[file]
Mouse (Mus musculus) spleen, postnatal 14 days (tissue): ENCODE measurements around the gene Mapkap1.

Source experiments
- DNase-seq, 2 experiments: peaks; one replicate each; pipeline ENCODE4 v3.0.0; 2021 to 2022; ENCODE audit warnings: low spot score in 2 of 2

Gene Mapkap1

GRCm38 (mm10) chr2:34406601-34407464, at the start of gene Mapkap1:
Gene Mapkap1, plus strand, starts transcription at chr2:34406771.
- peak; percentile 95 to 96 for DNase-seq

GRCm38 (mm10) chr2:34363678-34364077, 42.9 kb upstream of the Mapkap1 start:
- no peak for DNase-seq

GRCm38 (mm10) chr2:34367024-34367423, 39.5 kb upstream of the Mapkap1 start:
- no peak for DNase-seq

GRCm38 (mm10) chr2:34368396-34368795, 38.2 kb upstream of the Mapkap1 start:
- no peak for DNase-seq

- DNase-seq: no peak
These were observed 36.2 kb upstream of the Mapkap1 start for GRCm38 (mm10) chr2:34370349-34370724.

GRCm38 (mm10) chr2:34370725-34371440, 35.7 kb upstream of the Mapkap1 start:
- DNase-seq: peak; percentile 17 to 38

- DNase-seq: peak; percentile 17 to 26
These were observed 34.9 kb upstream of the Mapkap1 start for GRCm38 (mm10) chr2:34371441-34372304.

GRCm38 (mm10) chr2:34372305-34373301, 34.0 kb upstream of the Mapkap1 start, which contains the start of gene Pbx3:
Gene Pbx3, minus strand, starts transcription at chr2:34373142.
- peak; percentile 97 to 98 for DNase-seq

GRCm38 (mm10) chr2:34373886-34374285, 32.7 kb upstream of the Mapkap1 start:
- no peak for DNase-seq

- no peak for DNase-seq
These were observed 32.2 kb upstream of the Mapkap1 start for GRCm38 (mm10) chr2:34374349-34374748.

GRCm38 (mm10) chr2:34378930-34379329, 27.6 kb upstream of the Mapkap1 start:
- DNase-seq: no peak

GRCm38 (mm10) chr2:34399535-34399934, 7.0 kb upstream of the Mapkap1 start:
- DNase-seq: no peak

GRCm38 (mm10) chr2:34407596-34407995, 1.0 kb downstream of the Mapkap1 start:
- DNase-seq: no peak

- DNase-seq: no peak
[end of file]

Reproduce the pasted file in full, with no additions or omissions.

Mouse (Mus musculus) spleen, postnatal 14 days (tissue): ENCODE measurements around the gene Mapkap1.

Source experiments
- DNase-seq, 2 experiments: peaks; one replicate each; pipeline ENCODE4 v3.0.0; 2021 to 2022; ENCODE audit warnings: low spot score in 2 of 2

Gene Mapkap1

GRCm38 (mm10) chr2:34406601-34407464, at the start of gene Mapkap1:
Gene Mapkap1, plus strand, starts transcription at chr2:34406771.
- peak; percentile 95 to 96 for DNase-seq

GRCm38 (mm10) chr2:34363678-34364077, 42.9 kb upstream of the Mapkap1 start:
- no peak for DNase-seq

GRCm38 (mm10) chr2:34367024-34367423, 39.5 kb upstream of the Mapkap1 start:
- no peak for DNase-seq

GRCm38 (mm10) chr2:34368396-34368795, 38.2 kb upstream of the Mapkap1 start:
- no peak for DNase-seq

- DNase-seq: no peak
These were observed 36.2 kb upstream of the Mapkap1 start for GRCm38 (mm10) chr2:34370349-34370724.

GRCm38 (mm10) chr2:34370725-34371440, 35.7 kb upstream of the Mapkap1 start:
- DNase-seq: peak; percentile 17 to 38

- DNase-seq: peak; percentile 17 to 26
These were observed 34.9 kb upstream of the Mapkap1 start for GRCm38 (mm10) chr2:34371441-34372304.

GRCm38 (mm10) chr2:34372305-34373301, 34.0 kb upstream of the Mapkap1 start, which contains the start of gene Pbx3:
Gene Pbx3, minus strand, starts transcription at chr2:34373142.
- peak; percentile 97 to 98 for DNase-seq

GRCm38 (mm10) chr2:34373886-34374285, 32.7 kb upstream of the Mapkap1 start:
- no peak for DNase-seq

- no peak for DNase-seq
These were observed 32.2 kb upstream of the Mapkap1 start for GRCm38 (mm10) chr2:34374349-34374748.

GRCm38 (mm10) chr2:34378930-34379329, 27.6 kb upstream of the Mapkap1 start:
- DNase-seq: no peak

GRCm38 (mm10) chr2:34399535-34399934, 7.0 kb upstream of the Mapkap1 start:
- DNase-seq: no peak

GRCm38 (mm10) chr2:34407596-34407995, 1.0 kb downstream of the Mapkap1 start:
- DNase-seq: no peak

- DNase-seq: no peak